United States v. Davis, — F.3d — (9th Cir. Apr. 14, 2017): Jury instruction constructively amended sex trafficking charge by broadening mens rea element
A grand jury indicted Ricky Davis on two counts, one of which was attempted sex trafficking of a minor “knowing or in reckless disregard of the fact that the person had not attained the age of 18 years.” Later, after the grand jurors had been sent home and the case was about to go to Mr. Davis’ jury, the district court described the charge in the jury instructions as attempted sex trafficking of a minor knowing or recklessly disregarding the victim’s age or having had “a reasonable opportunity to observe” the victim. The last piece was lifted out of the statute — but that did not make it okay, because it constructively amended the charge in the indictment. When a constructive amendment like this happens, it is impossible to know whether the grand jury would have indicted for the crime actually proved, causing the grand jury process to look like a bit of a charade. Noting that a constructive amendment constitutes per se reversible error, the Ninth Circuit reversed Mr. Davis’ attempted sex trafficking conviction. Because his conviction on another count survived and the reversal of the attempted sex trafficking charge “unbundled” the sentencing package, the court remanded the case for resentencing on an open record, or for retrial on the attempted sex trafficking charge.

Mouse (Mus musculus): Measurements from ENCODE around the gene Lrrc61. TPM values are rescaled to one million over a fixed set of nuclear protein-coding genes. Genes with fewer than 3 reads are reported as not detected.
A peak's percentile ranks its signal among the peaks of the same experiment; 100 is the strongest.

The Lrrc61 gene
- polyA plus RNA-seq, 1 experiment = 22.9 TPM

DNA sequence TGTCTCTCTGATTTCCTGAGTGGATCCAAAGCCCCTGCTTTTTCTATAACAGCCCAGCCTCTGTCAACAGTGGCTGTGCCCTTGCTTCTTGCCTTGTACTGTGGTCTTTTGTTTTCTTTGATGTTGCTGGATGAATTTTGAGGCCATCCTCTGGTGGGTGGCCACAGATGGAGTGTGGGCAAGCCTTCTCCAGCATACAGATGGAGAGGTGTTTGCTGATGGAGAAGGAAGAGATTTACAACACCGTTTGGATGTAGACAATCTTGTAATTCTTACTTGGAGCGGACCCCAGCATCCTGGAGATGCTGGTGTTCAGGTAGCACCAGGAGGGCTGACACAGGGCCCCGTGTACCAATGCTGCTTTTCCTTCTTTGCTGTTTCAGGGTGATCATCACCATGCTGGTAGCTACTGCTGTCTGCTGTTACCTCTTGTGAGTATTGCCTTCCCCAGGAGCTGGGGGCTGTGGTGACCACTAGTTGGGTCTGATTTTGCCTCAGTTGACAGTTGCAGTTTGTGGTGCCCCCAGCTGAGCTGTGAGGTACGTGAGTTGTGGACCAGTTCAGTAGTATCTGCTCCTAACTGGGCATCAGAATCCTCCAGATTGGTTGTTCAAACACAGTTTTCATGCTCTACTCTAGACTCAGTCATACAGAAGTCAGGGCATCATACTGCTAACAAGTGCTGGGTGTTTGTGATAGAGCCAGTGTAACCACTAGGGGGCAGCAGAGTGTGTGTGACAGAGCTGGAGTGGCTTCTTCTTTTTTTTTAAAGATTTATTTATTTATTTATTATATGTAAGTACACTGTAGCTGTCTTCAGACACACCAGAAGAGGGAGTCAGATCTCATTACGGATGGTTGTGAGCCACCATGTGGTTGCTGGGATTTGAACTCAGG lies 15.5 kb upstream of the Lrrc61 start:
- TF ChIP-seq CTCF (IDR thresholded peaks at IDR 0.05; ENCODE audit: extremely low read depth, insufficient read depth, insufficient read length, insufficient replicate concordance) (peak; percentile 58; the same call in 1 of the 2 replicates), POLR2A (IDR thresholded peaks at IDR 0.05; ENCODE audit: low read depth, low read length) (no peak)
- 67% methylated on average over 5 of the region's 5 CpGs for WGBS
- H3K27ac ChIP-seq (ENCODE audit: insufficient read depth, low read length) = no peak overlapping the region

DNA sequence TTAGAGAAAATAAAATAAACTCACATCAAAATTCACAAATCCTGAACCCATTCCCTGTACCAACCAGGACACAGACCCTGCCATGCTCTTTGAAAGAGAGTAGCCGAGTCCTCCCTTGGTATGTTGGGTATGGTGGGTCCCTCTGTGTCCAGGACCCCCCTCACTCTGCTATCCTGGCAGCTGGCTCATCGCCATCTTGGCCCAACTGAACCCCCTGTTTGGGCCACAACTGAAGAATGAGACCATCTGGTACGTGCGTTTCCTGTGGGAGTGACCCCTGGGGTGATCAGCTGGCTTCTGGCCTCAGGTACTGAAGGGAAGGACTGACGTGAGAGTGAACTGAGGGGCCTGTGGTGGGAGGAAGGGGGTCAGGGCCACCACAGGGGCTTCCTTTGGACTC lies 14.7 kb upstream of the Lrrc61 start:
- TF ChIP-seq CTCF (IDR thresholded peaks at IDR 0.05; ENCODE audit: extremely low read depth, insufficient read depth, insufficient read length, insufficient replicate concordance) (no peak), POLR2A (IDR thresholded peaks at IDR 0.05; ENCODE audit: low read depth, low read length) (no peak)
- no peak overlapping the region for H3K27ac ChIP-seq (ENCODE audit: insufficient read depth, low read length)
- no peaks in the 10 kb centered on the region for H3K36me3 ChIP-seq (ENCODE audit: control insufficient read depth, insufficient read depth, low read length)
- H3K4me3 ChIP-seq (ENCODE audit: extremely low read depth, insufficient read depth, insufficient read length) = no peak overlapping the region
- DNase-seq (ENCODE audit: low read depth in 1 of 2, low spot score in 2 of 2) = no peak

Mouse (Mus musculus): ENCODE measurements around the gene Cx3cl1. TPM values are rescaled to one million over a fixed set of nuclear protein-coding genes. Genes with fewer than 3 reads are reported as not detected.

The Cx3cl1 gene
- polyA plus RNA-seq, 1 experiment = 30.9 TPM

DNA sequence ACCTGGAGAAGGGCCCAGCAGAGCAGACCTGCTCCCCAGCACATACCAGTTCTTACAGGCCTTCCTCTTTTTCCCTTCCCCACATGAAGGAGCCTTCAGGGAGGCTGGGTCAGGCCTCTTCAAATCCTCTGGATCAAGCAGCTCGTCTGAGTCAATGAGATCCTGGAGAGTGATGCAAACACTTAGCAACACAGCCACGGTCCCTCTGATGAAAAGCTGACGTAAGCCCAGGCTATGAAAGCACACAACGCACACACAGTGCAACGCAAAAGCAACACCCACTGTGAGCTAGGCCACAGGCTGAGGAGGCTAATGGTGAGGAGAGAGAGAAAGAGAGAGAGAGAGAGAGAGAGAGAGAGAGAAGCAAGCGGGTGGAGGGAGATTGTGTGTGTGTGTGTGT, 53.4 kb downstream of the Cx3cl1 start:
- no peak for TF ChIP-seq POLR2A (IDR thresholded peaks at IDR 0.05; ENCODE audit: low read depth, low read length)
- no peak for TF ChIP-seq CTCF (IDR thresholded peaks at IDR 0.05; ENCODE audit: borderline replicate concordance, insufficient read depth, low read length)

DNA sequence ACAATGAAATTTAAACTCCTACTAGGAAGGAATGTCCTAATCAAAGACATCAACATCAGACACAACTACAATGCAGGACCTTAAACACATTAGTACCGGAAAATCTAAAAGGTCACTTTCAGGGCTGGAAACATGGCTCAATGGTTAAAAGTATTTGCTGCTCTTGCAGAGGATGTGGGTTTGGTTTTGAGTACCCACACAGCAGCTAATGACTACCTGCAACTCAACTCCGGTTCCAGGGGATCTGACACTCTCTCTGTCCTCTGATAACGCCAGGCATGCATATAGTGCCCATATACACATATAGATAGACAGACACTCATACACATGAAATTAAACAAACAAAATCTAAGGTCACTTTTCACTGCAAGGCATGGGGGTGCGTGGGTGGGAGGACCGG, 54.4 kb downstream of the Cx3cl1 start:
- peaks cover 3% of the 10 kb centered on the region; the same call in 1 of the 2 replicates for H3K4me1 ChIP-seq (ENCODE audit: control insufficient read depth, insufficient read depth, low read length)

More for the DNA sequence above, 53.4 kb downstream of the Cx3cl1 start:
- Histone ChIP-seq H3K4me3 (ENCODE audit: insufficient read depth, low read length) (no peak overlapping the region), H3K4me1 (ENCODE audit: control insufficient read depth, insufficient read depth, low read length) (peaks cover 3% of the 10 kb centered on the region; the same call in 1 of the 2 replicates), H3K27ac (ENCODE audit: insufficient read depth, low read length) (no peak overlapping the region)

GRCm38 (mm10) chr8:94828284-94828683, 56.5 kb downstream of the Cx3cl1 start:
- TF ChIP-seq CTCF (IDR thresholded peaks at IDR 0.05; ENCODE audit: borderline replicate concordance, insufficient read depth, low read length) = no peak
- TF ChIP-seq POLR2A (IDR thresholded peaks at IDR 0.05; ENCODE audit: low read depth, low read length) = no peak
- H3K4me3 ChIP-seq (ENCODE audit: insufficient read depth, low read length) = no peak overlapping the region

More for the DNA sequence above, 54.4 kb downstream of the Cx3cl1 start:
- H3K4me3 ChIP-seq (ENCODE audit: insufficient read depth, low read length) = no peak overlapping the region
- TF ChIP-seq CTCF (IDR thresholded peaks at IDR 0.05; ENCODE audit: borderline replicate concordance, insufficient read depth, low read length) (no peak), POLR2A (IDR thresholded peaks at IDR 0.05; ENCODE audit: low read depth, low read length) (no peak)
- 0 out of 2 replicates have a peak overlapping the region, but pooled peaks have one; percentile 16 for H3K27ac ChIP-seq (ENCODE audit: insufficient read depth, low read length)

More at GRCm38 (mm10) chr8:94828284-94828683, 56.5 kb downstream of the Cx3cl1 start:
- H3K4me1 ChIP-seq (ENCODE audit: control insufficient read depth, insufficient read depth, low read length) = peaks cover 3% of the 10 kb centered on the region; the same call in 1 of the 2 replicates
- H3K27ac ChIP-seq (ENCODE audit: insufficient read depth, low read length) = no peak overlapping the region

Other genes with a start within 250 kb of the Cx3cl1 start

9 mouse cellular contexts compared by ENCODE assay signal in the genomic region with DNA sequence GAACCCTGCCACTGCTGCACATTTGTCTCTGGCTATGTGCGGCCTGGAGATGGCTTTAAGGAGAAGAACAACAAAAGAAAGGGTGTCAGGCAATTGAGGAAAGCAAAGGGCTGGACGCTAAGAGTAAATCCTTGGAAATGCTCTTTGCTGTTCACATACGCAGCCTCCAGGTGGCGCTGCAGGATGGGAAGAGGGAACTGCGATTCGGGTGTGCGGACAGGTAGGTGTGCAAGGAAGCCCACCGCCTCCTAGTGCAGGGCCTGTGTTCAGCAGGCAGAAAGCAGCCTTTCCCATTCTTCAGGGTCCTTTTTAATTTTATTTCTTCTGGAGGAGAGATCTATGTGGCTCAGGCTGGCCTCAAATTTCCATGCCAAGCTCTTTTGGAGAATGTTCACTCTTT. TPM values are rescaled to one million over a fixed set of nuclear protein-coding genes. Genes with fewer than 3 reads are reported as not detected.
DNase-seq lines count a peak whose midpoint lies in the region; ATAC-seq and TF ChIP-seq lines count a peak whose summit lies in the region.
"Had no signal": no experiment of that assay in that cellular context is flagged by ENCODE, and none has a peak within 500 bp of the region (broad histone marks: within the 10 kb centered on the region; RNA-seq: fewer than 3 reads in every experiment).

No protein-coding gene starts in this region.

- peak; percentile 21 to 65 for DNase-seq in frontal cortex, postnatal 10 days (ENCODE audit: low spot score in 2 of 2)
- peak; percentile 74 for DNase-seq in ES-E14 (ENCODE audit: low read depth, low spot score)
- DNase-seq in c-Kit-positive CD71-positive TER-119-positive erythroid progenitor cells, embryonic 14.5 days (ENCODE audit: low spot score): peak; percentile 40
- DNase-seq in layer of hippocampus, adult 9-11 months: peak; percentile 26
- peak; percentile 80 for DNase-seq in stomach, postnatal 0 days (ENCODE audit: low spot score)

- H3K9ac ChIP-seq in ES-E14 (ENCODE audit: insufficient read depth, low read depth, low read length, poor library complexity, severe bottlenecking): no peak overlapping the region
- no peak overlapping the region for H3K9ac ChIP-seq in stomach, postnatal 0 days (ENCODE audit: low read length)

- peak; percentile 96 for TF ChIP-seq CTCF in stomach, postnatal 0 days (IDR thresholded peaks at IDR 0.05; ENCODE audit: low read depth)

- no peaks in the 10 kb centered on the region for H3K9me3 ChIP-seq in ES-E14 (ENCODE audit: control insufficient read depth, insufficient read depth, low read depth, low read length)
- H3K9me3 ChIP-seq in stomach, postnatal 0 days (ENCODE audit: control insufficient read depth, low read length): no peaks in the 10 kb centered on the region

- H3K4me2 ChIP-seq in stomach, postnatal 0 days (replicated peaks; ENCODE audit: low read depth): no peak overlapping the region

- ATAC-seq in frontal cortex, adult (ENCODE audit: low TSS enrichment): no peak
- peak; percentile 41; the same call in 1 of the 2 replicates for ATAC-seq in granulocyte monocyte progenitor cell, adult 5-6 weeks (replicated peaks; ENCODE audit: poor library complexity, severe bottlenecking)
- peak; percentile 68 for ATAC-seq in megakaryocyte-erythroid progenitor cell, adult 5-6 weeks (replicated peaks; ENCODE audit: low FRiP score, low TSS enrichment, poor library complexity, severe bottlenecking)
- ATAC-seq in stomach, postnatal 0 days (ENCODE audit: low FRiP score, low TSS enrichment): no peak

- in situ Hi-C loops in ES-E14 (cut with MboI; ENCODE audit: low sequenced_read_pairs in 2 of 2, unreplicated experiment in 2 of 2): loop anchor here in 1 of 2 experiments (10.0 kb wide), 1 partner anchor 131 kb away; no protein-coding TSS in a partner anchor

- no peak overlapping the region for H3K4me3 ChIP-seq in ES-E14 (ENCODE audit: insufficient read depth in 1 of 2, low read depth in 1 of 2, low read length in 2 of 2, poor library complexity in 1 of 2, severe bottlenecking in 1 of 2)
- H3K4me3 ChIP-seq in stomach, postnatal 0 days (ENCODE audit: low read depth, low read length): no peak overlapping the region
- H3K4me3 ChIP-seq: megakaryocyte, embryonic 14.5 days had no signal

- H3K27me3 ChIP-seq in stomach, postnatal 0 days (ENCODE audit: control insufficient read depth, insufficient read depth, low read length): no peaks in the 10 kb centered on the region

Defense appellate lawyers: Did you notice the remarkable phrase “per se reversible error” up there? The constructive amendment issue belongs on your top shelf, next to Apprendi, Johnson, and “they forgot to prove an element.”
(Congratulations to Assistant Federal Defender Peggy Sasso and Federal Defender Heather E. Williams, of Fresno, California.)
(Dan Kaplan is an Assistant Federal Public Defender in Phoenix, Arizona.)